Self-Help for Queer Lockdown: Coping Without Community
You were never only a mirror. But I caught glimpses of myself in you; warm slices of colour you handed to me each time we met. I was an unfolding thing then, furled, bent winged; now unbound.
We mirrors are tended, precious breaths.
Did you notice them across the room and were caught off guard by the attraction that unfurled through your body?
Maybe your feelings for a friend grew until 'the best friend I love' became 'the one I love best' and a life together.
Perhaps the wonderings and images that threaded the margins of your dreams wove into a sense of self until you saw and named it for what it was.
We all have different experiences of recognising queerness and it can be a complex and spiralling process. But for many of us, our feelings emerged in relation to another person. Regardless, while living in societies that can be homophobic, transphobic and unsafe for LGBTIAQ+ folx, we may constellate our queerness around our community.
Community can support, hold, validate and reflect. It's the moments when we realise what we thought as a child were 'odd things I did' may actually have been 'queer things I was doing which seemed odd in a het-cis world'.
But what happens in lockdown or for those shielding who can't access the support or validation of local queer spaces in the same way?
Queerness can be experienced in community. After folding ourselves into awkward shapes to try and fit a life that's been expected of us, there's something therapeutic about seeing ourselves in others. Being queer in relation to people or a community, says 'this is OK'. I am OK. It reminds us of who we are, that we are is real.
We are here, we are gay/lesbian/queer/womxn/man/femme/masc enough. Because these are so many messages which say we are not.
This has been particularly tricky during lockdown and now Pride month. For many LGBTIAQ+ folx, Pride is a space to refuel and re-establish access to resources that allow us to keep navigating difficult situations in daily life.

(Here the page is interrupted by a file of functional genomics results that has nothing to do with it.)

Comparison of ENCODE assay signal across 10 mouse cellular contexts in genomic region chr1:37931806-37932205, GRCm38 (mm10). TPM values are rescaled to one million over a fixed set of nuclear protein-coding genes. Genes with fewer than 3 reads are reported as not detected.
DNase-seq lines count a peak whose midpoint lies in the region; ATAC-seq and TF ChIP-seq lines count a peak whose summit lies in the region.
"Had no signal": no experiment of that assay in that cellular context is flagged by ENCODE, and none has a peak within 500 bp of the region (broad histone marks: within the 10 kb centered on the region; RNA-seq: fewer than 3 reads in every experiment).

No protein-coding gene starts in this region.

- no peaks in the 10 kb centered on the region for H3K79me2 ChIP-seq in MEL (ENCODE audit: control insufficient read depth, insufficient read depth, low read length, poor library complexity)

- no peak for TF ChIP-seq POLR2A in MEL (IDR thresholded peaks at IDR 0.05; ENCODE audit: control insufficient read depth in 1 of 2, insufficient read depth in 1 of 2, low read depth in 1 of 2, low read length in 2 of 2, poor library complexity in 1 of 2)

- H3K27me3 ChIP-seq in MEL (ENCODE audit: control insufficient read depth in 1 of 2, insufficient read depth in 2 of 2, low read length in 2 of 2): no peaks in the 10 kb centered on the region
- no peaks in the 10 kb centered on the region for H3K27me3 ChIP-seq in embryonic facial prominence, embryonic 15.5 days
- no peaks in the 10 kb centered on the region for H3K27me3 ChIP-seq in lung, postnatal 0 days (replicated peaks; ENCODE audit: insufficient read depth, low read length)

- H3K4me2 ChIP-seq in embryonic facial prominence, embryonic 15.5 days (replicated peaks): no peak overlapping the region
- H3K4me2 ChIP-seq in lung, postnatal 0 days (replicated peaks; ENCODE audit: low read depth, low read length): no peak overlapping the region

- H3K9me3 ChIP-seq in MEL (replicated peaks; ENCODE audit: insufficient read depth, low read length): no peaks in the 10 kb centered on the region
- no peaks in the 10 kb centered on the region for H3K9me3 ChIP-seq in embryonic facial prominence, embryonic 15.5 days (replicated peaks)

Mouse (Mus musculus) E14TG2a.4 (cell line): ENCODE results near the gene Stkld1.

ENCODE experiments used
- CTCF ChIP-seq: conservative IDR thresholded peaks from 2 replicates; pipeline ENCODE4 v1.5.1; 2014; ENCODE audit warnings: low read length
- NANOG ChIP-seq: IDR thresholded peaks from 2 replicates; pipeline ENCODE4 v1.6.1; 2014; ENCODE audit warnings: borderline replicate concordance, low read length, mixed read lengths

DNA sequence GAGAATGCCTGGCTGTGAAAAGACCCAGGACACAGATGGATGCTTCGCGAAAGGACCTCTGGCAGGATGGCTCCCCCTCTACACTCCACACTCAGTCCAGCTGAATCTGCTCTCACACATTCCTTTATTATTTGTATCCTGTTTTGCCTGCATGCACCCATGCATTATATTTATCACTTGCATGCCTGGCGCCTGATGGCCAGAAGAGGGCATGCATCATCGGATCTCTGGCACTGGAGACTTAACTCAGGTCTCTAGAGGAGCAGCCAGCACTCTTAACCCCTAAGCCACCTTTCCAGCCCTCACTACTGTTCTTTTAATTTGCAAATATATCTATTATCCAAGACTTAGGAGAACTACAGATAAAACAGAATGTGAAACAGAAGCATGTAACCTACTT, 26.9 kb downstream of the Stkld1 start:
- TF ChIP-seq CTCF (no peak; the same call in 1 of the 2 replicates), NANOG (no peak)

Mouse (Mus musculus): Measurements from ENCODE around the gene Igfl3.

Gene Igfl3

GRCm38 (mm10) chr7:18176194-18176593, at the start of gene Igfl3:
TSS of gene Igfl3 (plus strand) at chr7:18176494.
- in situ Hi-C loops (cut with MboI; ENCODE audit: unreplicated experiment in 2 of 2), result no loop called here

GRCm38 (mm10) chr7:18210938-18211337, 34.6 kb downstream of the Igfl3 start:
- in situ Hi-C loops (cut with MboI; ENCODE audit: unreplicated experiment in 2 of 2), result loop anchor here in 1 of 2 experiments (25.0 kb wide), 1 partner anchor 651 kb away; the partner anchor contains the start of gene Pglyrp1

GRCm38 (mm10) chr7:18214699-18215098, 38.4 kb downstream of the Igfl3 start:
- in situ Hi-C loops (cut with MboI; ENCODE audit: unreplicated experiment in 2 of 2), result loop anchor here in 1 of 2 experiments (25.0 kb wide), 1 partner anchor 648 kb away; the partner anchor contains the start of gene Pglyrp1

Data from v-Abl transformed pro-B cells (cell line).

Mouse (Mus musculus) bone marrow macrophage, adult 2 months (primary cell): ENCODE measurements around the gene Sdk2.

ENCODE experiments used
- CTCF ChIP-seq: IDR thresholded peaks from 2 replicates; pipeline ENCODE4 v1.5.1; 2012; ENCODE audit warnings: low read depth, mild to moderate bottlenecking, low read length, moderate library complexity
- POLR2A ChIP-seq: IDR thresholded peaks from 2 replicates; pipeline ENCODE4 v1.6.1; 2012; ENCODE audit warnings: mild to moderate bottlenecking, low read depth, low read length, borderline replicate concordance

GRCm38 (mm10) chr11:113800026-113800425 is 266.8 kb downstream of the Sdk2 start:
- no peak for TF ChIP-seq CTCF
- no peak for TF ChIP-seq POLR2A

The queer community can mirror something in us and reflect what's beautiful about us that we can't always see. But queerness also exists within us, apart from any other person. We don't just have queer relationships, we are forever in a queer relationship with ourselves.
If we haven't tapped into this before, and experienced our queerness in relation to external experiences or spaces, here are some ways to reflect on our own relationship to queerness that may need support during a time of isolation.
Queer Self Reflective Prompts
You may want to reflect on these prompts in a journal, in the notes or voice app of your phone or while tending your body. Notice, as much as you can. what thoughts/feelings or images emerge.
- Where does Queerness live in my body today?
- What's my favourite thing about my queerness?
- What are 5 things queerness has brought into my life?
- Who is my favourite queer poet? What's my favourite poem?
- Does my queerness have a colour or shape right now?
- How does that feel?
You may find you want to keep an emblem of this work with you to support your queer self-relationship right now. Often my clients have used a photo on their phone, or a piece of jewellery they always wear, as something that symbolises their queerness or something they want to keep in focus, like comfort or the present.
Take care of yourself and if something feels too tender, it's ok to step back from it. You may want to bring it to your therapist and work with it in a held space.
If something feels too much, then it can be helpful to come back to the present if that’s possible and safe. Things like counting all the blue objects in a room, or the ceiling tiles or floor tiles, or noticing where we are now and what’s present in this situation for all our senses, can help bring us back. So can things like gripping the chair we are sitting on, flexing our feet/legs or hands, if that’s possible. Rocking a little or wiggling bottom on the chair can be very grounding.
If you start to lose track of this supportive aspect of yourself, you focus on it – it’s very discreet, just looking at your phone, you can have an ‘anchor album’ of photos on phone – and looking at the picture, thinking about the senses, the love for the image. It’s an anchor if you get a little lost internally, to help bring you back.
We work longer term on these struggles at Talk to the Rainbow, but I hope these reflections are helpful during our lockdown Pride month.
Grace Quantock is a writer and psychotherapeutic counsellor. She writes about the intersection between social justice, marginalised identities and the creative arts. Her work has been featured in The Guardian, New York Magazine, The Huffington Post and The Hay Literary Festival. She is working on a book about marginalised bodies in a polarised world. Grace also works as a psychotherapeutic counsellor for Talk to the Rainbow, the centre for LGBTQ+ therapy in the South West.